Best of luck!
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Old 02-23-2021, 11:17 AM   #6
Kimo1
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As a "prize" I have sent you a private message that includes a comp rib recipe that won us many trophies in the past. We use a different one now but this one won't disappoint. Do not share it with anyone as this is the BBQ law. If you do, the Gods will know and punish accordingly haha.
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Old Yesterday, 12:19 AM   #7
XrayCat
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Join Date: 02-16-21
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Default Thank you

Thank you for the warm welcome. I am indeed addicted to BBQ, it's all I think about. Perhaps I need to do more than just BBQ but I can easily see myself getting on the circuit and traveling around the country. Right now ribs are my specialty. We'll see how they stack up in May but I really think I have something special. Thank you Kimo for your method, I will definitely study it out. This first competition is a smaller one, not sure if it's considered a backyard contest but I do know it's sponsored by BCS, not KCBS. Our primary goal is to have fun but not look like total newbies.

Now chicken thighs, do you scrape the skin or not? I'm reading conflicting inputs from different championship cooks.
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Old Yesterday, 06:20 AM   #8
Smokin Dawg77
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Quote:
Originally Posted by gettinbasted View Post
I am now what many consider a “professional BBQer” so it is possible, however, you need to come into it with realistic expectations. Prizes - cooking expenses is just north of break even for the best teams. The only way to make real money is to build your brand and capitalize on that. Classes, sponsorships, products, restaurants, etc... it takes years of hard work and investing in yourself to get there.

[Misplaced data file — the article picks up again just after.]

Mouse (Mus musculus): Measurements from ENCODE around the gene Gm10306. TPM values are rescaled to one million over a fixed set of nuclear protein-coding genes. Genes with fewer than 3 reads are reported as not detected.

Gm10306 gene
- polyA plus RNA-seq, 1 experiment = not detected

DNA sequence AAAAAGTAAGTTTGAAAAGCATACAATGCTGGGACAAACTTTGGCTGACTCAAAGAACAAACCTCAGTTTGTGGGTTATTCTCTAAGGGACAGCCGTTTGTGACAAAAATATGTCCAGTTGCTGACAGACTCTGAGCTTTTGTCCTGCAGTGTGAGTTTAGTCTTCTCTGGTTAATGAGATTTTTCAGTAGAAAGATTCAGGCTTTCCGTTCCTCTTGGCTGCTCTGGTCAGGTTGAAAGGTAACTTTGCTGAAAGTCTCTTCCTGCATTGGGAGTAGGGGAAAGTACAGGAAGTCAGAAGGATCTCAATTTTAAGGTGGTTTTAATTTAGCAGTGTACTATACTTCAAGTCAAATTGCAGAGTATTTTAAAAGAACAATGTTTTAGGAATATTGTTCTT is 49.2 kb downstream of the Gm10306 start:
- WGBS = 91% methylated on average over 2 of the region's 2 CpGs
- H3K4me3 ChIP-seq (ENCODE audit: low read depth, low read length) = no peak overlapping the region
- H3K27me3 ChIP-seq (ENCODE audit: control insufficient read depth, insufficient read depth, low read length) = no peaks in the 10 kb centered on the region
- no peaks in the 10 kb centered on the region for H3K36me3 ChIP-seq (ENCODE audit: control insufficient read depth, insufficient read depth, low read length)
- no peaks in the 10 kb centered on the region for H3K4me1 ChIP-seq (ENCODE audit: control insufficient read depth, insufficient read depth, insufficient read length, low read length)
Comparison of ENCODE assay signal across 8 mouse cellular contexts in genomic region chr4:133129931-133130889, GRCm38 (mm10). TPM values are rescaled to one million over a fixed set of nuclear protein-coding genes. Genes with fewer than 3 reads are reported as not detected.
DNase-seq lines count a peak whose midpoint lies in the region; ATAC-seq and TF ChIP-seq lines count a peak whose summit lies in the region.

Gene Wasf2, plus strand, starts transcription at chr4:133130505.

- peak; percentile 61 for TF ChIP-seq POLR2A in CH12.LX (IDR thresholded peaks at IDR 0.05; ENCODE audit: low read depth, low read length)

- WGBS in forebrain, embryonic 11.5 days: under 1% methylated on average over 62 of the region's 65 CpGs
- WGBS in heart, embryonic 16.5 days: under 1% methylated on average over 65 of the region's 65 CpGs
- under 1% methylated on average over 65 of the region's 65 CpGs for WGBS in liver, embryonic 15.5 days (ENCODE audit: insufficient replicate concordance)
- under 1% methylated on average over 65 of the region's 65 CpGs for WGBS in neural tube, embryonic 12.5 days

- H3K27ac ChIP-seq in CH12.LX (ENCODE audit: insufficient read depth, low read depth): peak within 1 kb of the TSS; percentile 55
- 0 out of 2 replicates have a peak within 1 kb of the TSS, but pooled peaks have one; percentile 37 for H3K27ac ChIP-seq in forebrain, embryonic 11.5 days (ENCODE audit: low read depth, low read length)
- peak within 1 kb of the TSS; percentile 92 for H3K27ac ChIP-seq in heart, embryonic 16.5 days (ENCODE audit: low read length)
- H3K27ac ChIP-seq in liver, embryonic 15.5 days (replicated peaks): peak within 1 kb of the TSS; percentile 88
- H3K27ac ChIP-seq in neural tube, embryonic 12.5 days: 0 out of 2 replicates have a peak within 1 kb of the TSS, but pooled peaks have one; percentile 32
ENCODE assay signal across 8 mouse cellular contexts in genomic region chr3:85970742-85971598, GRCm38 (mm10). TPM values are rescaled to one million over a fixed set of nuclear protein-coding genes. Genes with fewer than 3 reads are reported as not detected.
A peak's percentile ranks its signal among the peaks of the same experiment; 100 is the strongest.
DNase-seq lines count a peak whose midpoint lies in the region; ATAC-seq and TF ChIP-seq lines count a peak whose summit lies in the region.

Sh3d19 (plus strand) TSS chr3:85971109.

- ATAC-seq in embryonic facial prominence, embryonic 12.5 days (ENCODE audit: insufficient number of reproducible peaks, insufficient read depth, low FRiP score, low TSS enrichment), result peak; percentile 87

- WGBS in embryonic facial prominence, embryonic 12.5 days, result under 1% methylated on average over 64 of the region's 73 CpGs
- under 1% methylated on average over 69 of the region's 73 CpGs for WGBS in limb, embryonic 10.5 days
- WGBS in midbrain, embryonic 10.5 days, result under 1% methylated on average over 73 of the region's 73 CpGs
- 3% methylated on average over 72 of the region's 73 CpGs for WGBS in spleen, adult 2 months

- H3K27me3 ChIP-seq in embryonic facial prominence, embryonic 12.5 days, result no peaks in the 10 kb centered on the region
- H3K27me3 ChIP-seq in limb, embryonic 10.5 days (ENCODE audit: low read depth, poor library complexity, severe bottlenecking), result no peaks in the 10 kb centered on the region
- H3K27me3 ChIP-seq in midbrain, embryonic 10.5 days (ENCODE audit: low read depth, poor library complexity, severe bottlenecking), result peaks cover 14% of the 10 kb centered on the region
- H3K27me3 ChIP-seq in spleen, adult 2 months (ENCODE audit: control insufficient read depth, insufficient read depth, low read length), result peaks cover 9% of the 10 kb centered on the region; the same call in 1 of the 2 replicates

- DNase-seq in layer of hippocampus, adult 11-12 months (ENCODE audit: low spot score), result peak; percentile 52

That being said, the only place to start is to jump in and do it. Sign up for Show Low, get your hands dirty, and see where it takes you. Even if it doesn’t lead to a career change, it’s still fun and addicting. Doing your research starting with this site and thebbqleague.com will get you in the ball park of what the judges are after and give you access to the best in the business.

Best of luck!
2nd the bbqleauge.com , wealth of knowledge and experienced comp pitmasters willing to help in every way.
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Old Yesterday, 11:56 AM   #9
Right on Q
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We used to scrape skins but don't any longer. Once you figure out how to render the skin there is no need to scrape.

Check out the "Chicken Skin - To Braise or Not to Braise" thread a few weeks back to start. Hammer the search bar on this site. There are some real nuggets here. Also check out Youtube for some good videos. The BBQ League, Harry Soo, and others have some great videos.

The best answer to chicken skins is to try it multiple ways and see what works best in your situation.
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Old Yesterday, 03:35 PM   #10
masque13
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there is a reason why you see nearly every single "big name" in professional bbq start slowing down and focusing on doing classes, or selling rubs, sauces or opening restaurants instead of comps. like Brad said above, that is where the actual money is.

i mean when you consider that for most, the average cost of a comp will run roughly $1000....if you go out and cook 30 comps in a year, you have to have 30k in prize money just to cover comp costs. that doesn't include wear and tear on your truck, your trailer, your equipment, your marriage, your health.

so by the time you end up paying the govt. you would need to make a minimum of 40-50k in winnings to keep yourself afloat just cooking after taxes.

but then you got to pay your house payment, truck payment, insurance, utilities etc.

so now how much winning do you have to do only be a professional bbq cook???

a wise man once told me that you should only do comp bbq because you can afford it and if you like doing it......not because you think you are gonna win or that you must win to keep yourself afloat.